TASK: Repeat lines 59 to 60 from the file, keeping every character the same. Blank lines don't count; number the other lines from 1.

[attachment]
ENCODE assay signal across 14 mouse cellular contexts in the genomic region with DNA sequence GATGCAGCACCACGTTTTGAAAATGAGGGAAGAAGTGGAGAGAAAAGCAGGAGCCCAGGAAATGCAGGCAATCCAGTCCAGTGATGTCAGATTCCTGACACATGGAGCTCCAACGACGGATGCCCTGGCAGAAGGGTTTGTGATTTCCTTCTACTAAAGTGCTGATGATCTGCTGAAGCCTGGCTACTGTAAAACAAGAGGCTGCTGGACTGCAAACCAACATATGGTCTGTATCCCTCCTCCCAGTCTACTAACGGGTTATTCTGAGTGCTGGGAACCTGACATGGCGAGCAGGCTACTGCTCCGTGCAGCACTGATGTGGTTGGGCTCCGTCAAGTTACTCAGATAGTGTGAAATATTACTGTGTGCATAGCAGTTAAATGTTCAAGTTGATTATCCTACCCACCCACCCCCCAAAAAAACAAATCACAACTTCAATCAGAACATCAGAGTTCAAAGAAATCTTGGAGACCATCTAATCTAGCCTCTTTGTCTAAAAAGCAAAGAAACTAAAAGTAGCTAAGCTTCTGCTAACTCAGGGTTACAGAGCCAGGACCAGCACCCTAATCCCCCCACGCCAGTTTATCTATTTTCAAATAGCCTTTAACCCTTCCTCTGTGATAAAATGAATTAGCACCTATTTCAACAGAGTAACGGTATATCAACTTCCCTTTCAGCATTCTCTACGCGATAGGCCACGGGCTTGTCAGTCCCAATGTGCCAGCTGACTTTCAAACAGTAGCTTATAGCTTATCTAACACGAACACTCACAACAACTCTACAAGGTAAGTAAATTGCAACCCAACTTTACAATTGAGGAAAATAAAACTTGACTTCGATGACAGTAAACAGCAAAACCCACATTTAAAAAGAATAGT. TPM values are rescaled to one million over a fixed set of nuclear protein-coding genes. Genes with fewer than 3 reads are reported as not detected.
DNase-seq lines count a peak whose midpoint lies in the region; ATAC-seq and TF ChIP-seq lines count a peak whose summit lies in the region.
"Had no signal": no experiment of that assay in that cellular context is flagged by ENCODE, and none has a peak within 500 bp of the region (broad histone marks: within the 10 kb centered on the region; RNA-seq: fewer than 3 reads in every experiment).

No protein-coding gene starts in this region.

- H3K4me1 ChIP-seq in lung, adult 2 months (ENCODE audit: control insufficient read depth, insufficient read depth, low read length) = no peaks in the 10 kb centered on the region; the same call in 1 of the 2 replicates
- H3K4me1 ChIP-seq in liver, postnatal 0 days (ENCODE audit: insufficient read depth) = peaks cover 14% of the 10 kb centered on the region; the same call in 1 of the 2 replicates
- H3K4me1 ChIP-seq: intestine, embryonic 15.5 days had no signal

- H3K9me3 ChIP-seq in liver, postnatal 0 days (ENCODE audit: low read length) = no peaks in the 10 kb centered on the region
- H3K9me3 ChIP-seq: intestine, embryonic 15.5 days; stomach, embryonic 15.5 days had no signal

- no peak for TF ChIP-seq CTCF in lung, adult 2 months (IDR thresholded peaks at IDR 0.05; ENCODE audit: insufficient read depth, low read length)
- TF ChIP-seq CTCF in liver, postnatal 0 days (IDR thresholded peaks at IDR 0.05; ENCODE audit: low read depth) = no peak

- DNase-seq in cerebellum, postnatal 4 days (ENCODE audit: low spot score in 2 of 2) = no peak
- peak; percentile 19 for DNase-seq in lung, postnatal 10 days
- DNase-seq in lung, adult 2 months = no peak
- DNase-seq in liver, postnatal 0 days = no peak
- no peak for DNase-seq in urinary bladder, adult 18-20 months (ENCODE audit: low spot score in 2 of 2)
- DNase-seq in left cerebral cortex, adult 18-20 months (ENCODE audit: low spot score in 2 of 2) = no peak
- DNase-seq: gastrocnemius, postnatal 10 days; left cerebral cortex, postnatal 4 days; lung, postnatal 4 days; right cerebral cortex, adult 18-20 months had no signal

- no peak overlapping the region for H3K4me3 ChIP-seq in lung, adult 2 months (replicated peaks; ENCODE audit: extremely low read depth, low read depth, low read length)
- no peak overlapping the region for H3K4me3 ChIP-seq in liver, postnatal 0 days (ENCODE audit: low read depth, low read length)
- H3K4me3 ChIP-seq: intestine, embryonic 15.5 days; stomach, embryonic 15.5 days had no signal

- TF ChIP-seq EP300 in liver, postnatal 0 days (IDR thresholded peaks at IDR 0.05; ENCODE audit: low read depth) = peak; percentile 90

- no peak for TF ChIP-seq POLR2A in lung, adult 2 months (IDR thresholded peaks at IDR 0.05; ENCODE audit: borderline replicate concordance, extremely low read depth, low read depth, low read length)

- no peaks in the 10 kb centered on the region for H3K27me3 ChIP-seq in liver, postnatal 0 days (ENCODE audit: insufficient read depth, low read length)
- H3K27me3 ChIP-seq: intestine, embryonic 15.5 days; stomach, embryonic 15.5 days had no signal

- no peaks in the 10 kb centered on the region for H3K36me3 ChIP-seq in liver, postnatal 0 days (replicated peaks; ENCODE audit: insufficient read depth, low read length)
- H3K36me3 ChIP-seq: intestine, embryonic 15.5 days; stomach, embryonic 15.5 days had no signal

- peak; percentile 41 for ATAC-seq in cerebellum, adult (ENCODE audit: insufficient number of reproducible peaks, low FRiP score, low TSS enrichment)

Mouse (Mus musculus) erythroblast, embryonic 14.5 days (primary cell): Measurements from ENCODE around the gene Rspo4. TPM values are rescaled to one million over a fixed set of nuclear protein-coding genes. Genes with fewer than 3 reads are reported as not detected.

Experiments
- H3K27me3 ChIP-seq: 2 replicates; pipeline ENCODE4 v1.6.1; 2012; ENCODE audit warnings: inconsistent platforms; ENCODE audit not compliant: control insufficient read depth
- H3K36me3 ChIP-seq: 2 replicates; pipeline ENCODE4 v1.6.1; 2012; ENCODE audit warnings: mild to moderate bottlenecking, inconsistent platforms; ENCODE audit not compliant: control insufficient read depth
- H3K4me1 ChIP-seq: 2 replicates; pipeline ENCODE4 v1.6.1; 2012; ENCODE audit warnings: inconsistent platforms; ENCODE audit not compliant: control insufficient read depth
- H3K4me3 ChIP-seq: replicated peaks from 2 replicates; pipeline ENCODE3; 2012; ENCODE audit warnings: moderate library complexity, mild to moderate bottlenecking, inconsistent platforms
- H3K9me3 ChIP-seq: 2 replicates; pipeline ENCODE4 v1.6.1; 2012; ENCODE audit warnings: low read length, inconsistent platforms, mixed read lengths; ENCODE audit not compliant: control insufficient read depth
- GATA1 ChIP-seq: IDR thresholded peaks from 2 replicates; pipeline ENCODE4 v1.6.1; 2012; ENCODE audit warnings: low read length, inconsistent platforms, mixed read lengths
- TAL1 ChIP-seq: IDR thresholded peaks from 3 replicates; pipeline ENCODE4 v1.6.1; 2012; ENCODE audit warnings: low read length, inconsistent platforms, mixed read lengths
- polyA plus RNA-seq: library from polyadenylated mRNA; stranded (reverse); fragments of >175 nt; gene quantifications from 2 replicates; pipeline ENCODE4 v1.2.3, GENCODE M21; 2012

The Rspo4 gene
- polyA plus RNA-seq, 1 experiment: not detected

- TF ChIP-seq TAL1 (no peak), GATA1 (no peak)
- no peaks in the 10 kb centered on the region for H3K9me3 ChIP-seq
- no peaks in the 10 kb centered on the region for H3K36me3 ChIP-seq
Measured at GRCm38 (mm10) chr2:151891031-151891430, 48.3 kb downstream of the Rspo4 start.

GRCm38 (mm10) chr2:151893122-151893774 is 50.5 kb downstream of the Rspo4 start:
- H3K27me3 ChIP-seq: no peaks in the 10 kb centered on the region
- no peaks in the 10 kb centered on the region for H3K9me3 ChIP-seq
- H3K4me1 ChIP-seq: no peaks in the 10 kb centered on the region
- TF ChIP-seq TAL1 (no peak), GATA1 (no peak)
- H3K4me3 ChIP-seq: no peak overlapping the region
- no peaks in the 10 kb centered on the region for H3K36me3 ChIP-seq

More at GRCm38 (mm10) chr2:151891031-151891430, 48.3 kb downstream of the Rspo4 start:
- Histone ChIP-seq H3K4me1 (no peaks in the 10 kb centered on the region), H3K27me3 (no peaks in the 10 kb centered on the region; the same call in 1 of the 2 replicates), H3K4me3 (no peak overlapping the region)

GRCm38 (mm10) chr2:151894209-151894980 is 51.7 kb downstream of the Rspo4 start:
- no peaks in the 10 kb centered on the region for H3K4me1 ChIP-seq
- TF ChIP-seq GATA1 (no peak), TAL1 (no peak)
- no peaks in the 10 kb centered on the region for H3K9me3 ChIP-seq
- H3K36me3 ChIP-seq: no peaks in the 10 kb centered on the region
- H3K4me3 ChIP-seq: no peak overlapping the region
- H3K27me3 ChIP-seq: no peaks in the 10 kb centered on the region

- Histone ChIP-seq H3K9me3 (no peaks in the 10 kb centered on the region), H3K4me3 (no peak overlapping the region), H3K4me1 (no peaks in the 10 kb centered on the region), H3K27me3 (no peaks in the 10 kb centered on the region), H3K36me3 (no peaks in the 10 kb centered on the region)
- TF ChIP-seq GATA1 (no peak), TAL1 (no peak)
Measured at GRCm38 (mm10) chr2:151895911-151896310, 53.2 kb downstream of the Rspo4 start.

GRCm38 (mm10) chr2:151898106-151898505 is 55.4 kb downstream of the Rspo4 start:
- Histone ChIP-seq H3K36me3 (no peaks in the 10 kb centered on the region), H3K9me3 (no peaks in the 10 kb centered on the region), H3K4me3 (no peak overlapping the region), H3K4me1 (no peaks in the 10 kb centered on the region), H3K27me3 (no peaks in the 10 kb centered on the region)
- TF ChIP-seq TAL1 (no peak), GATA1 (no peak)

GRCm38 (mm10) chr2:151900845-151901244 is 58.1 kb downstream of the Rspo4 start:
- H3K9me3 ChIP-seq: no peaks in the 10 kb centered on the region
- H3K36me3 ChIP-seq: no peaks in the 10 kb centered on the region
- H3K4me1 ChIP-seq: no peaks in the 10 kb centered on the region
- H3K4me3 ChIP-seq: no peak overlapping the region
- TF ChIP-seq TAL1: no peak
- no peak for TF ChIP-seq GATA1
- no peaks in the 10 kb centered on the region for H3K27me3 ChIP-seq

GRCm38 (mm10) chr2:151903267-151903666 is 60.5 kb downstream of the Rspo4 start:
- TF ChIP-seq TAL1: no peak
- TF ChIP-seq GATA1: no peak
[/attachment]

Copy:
- H3K4me3 ChIP-seq: no peak overlapping the region
- H3K27me3 ChIP-seq: no peaks in the 10 kb centered on the region